Live blue-green algae patches accelerate wound healing in mice - and may help treat chronic wounds in humans (such as those with diabetes).
About a quarter of diabetics have chronic wounds due to poor blood circulation and other complications. In severe cases, the affected body part must be amputated. However, sometimes such damage can be healed with oxygen therapy, since O2 helps the skin heal.
It is for this purpose that scientists from the University of Nanjing (China) have developed a therapeutic patch filled with live blue-green algae of the species Synechococcus elongatus. These microorganisms are photosynthetic - that is, they generate oxygen in the presence of sunlight.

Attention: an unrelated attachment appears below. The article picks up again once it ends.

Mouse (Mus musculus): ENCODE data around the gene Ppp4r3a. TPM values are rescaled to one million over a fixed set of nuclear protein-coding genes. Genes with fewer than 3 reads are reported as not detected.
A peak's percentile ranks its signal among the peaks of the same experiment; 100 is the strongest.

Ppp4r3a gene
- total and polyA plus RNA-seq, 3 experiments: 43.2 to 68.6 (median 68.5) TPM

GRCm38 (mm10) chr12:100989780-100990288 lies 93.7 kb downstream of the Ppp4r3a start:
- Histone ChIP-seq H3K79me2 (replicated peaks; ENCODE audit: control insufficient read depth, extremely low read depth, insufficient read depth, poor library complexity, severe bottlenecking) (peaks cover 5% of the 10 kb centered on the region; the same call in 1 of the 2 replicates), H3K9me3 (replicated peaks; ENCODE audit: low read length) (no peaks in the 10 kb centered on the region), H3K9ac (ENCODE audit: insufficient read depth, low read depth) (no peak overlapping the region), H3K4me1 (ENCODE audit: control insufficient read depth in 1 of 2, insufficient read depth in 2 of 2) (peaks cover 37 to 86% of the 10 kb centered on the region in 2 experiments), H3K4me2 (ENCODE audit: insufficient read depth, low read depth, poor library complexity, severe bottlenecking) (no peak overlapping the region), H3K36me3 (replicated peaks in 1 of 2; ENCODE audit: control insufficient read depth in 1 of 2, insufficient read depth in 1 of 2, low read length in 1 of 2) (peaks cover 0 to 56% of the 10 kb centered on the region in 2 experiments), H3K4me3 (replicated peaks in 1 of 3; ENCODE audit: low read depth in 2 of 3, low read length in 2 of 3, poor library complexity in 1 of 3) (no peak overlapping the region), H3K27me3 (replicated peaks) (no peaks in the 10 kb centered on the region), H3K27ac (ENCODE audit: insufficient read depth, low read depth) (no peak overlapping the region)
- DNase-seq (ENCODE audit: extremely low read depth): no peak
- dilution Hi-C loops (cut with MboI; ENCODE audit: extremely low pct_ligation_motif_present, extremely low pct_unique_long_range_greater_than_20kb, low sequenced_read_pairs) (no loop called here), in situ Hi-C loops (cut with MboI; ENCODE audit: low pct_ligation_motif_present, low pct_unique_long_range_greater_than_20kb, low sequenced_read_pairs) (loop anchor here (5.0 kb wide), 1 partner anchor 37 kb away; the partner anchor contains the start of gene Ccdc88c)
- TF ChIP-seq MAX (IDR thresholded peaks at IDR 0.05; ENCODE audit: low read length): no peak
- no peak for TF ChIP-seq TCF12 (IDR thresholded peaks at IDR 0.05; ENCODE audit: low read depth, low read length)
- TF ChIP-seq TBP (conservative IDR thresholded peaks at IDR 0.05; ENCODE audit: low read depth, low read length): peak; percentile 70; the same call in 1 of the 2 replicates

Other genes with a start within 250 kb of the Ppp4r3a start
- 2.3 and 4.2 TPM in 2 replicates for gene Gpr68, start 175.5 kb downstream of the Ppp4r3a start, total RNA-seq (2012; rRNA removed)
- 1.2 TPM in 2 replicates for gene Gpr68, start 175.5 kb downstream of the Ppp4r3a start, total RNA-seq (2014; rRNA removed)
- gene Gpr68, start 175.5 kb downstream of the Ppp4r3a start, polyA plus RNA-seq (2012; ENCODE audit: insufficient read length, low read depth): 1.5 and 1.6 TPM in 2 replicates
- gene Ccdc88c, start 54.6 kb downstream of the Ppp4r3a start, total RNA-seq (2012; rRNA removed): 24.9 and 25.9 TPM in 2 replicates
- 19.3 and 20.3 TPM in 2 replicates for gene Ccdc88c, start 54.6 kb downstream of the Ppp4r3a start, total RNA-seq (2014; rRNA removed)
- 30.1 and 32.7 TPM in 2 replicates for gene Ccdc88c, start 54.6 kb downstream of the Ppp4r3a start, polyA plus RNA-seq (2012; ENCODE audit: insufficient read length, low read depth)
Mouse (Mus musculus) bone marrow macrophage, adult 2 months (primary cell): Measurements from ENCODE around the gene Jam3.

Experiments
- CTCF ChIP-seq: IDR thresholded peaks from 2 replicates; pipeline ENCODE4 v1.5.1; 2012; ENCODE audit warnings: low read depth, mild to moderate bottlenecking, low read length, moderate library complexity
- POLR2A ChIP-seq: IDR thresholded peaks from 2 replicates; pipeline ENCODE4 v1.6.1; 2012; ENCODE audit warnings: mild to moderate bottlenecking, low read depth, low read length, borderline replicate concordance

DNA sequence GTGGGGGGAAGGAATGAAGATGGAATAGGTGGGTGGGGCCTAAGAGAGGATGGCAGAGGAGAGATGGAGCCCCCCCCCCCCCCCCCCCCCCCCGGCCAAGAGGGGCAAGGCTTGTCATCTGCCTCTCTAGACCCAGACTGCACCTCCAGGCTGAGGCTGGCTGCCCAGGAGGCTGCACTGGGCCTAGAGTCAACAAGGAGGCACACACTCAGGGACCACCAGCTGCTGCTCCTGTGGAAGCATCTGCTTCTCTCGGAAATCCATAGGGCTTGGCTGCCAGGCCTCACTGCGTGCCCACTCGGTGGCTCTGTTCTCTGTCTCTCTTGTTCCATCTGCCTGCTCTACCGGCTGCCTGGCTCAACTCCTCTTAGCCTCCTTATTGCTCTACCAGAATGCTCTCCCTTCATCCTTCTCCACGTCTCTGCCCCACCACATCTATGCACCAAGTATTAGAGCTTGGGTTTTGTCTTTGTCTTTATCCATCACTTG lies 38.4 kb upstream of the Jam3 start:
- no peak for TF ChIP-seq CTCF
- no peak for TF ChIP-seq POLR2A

In addition, the patch contains hydrogel particles that absorb the generated oxygen and transport it to the deeper layers of the skin. The cost of creating one bacterial patch is only $ 1.
In experiments in mice, the patches showed a 45 percent increase in wound healing, compared with 20 percent that standard oxygen therapy provides. Plus, the wounds healed three days faster and the process had no side effects. Tests will continue on larger animals, so that sooner or later it will move on to human testing.